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Do I need a court order to submit copies of text messages to my dec?

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I have to submit a dec in response to the respondent. Can I attach copies of text messages that the respondent sent to me or do I need a court order?

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Attorney answers 5


This is a rather vague question, so it will be hard to give a precise answer. You should have identified the type of court action that you are involved in, and the court as well. Sometimes procedure varies between state and federal courts, or even different types of state courts. However, in general, you could attach copies of any documents sent to you by the opposing party, since that would be admissible against that party as an admission, assuming that it is relevant to the issue in dispute. It sounds like you really need an attorney's advice, unless perhaps you are trying a matter in magistrate or small claims court, in which case the judge will have to sort it out at trial.


I agree with attorney Cantrell. Sounds like you are talking about a harrassment situation? You should retain a lawyer experienced in that area of law. You need to file an ex parte application for a restraining order, with a declaration in support and proposed order. You can attach the text messages, picutures and any other evidence to the declaration stating the foundation for the documents and that they are true and correct copies of the original text, photo, etc. Good Luck and remember the restraining order is only worth the paper it is written on and you must be aware of your saftey at all times. Good luck to you.

Legal disclaimer:This message does not constitute legal advice and does not create an attorney-client relationship. Any statements are made for general informational purposes and do not constitute legal advice. No attorney-client privilege is created by this communication. Attorney is licensed in California only.


I agree with Mr. Cantrell.

If this answer was helpful, please mark it as helpful or as a best answer. This answer is for general education purposes only. It neither creates an attorney-client relationship nor provides legal guidance or advice. The answer is based on the limited information provided and the answer might be different had additional information been provided. You should consult an attorney.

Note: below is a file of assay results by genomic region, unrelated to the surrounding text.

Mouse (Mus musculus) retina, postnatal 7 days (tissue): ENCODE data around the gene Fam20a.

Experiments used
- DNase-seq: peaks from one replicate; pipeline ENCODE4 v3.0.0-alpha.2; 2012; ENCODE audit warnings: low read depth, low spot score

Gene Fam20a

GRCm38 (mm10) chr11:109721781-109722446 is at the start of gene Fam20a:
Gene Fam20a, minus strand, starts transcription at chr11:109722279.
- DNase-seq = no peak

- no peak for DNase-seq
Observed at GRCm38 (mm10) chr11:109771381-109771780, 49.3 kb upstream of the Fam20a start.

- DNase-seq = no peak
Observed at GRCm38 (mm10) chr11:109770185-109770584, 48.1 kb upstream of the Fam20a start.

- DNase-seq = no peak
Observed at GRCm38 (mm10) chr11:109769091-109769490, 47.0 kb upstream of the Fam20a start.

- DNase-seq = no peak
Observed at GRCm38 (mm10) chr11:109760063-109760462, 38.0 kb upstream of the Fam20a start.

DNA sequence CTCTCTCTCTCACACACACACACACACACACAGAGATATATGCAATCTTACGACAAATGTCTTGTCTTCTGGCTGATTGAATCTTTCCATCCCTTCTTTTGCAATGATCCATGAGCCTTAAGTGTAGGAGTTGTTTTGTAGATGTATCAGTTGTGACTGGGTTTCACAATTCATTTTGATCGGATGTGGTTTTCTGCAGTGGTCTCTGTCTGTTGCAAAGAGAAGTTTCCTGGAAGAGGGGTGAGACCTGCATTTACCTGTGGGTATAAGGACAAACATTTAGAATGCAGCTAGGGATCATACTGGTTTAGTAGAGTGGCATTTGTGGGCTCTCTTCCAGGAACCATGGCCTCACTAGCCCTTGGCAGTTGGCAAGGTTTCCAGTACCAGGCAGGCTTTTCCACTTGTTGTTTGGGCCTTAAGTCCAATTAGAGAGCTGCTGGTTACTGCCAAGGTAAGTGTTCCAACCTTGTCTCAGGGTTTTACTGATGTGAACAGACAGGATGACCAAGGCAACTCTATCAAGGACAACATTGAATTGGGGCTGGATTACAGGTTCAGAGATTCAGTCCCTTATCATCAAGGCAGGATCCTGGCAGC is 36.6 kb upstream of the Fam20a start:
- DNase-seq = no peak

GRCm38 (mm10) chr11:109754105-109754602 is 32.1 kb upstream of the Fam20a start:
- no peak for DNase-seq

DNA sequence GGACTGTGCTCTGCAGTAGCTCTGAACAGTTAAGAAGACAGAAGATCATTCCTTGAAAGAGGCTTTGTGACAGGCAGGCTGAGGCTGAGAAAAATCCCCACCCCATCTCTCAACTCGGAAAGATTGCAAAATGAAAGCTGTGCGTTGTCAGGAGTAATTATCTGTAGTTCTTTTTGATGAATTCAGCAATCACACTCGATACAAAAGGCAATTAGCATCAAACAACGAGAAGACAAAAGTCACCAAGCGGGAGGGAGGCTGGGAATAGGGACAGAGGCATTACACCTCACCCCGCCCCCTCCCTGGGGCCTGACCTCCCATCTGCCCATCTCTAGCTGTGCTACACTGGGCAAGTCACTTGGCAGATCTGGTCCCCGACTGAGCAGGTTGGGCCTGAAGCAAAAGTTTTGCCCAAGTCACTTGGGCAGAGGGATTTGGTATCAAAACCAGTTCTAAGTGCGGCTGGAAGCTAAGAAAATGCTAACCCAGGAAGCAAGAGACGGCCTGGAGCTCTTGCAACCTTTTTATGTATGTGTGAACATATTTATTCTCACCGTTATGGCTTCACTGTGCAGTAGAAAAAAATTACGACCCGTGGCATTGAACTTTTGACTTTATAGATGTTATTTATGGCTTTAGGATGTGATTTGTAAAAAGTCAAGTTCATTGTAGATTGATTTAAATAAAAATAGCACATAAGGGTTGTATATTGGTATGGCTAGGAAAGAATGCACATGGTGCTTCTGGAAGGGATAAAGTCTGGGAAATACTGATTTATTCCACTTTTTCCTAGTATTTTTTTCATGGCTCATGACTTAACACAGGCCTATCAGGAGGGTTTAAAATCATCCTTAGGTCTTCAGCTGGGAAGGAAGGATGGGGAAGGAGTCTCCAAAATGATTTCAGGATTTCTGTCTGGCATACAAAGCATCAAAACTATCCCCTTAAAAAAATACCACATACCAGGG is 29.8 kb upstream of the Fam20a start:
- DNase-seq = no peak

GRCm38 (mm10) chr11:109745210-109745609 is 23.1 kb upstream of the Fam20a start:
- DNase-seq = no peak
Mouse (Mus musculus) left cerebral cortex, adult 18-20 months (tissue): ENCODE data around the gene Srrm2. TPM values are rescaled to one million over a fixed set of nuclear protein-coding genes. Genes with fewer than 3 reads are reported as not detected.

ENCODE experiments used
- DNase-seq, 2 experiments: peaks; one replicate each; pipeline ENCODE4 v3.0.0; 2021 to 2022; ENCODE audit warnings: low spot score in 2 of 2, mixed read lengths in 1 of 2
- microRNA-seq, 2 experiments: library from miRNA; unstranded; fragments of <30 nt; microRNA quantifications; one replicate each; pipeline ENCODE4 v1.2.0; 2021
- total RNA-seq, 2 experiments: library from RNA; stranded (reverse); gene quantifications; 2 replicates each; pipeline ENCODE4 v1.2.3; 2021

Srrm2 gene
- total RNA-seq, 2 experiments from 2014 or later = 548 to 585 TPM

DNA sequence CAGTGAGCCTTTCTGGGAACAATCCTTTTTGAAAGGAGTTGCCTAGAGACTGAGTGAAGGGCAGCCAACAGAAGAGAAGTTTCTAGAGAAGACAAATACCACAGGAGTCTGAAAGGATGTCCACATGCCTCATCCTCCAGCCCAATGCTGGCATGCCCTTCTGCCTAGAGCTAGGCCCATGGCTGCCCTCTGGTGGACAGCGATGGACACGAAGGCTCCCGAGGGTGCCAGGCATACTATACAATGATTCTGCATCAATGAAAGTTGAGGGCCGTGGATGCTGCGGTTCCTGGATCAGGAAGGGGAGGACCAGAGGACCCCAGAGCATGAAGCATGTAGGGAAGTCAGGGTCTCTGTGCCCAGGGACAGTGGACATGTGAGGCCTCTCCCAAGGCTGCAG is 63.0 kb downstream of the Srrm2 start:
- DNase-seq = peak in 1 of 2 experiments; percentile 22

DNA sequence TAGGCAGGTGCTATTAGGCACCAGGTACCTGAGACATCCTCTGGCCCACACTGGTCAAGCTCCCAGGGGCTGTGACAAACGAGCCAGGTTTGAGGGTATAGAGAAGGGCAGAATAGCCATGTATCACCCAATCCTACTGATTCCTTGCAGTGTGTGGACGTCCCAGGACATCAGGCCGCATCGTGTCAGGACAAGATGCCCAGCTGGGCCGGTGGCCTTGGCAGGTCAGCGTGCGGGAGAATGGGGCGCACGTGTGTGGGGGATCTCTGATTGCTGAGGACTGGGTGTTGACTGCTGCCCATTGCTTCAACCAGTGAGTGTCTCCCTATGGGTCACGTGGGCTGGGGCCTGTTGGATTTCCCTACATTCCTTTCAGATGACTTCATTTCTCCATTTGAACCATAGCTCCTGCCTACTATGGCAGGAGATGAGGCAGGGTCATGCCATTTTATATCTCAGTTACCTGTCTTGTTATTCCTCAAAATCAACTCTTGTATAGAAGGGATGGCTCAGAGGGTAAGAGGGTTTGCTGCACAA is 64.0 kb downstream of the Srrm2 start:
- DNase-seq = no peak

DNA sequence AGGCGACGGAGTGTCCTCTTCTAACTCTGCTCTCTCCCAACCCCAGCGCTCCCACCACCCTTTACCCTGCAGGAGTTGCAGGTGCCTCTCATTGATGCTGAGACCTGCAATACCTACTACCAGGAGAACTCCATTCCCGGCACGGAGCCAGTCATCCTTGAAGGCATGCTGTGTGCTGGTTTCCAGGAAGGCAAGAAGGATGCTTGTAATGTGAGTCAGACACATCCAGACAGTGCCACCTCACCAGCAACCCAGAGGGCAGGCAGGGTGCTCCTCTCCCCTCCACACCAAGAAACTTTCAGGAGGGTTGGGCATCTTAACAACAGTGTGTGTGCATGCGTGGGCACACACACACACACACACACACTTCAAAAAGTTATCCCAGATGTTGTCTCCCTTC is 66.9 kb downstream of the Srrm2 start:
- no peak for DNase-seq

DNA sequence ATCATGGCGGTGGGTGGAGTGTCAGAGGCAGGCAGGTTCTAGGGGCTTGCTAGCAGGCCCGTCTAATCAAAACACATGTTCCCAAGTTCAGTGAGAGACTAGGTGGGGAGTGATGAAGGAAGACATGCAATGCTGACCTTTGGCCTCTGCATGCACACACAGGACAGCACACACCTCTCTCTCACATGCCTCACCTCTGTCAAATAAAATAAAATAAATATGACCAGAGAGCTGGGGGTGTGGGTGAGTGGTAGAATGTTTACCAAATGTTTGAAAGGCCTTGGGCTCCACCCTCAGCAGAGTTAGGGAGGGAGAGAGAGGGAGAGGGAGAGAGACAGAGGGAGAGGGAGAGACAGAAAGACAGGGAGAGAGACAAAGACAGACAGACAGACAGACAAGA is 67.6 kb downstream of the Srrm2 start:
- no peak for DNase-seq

It is hard to answer a question posed like this because I really do not know the question I am answering. I suggest you re write your question with a little more specifics - like which court (superior or district) and what type of proceeding (dissolution, protection order, anti-harassment order). While the rules are basically the same, the courts have some measure of discretion that might mean something to you depending on what you are trying to do and the time frames involved for you to respond. If this is "family law" in nature the court facilitator in King County should be able to give you a very quick answer on what the Court will and will not look at. Generally speaking (and this is only very, very general) a declaration that properly identifies the attachment in a way that establishes the foundation for the document is what most frequently works. Argument to strike or admissibility are potentials for even the most proper and conforming exhibit you might make - whether it is "hearsay" an "exception to hearsay" or "relevant" or "irrelevant" is an entirely different question and if the document is hurtful enough to the other side and the other side is smart enough to argue it - there will certainly be objections made for the court to decide. Sorry, but a more specific answer to this is on the verge of trying to teach you how to practice law - and we are not allowed to do that. Pay a local attorney for half an hour and present all your materials for proper and direct opinions about what he/she thinks the court might do when the court sees it. Either that or take advantage of the free legal assistance that is available at domestic violence shelters (if applicable) or with the Court Facilitator. Good luck.


Contact King County Bar Association pro bono programs. They have "Neighborhood Legal Clinics: which give you a half hour with a lawyer for free. IMHO if the person who sent the text messages is in court to be cross examined regarding their content, then they are technically "hearsay", but you can get them in because the "declarant" is in court for further inquiry. You could use these for other exceptions to the hearsay rules (there's a couple dozen exceptions). Reserving discoverable matter with the intent to "zing" someone at court is very much frowned upon. I'd agree you should lay the foundation for each text in your dec; attach complete legible copies and serve the other side with the whole works in plenty of time to prevent any claim you surprised anyone. Be complete in your disclosures and don't get clever.

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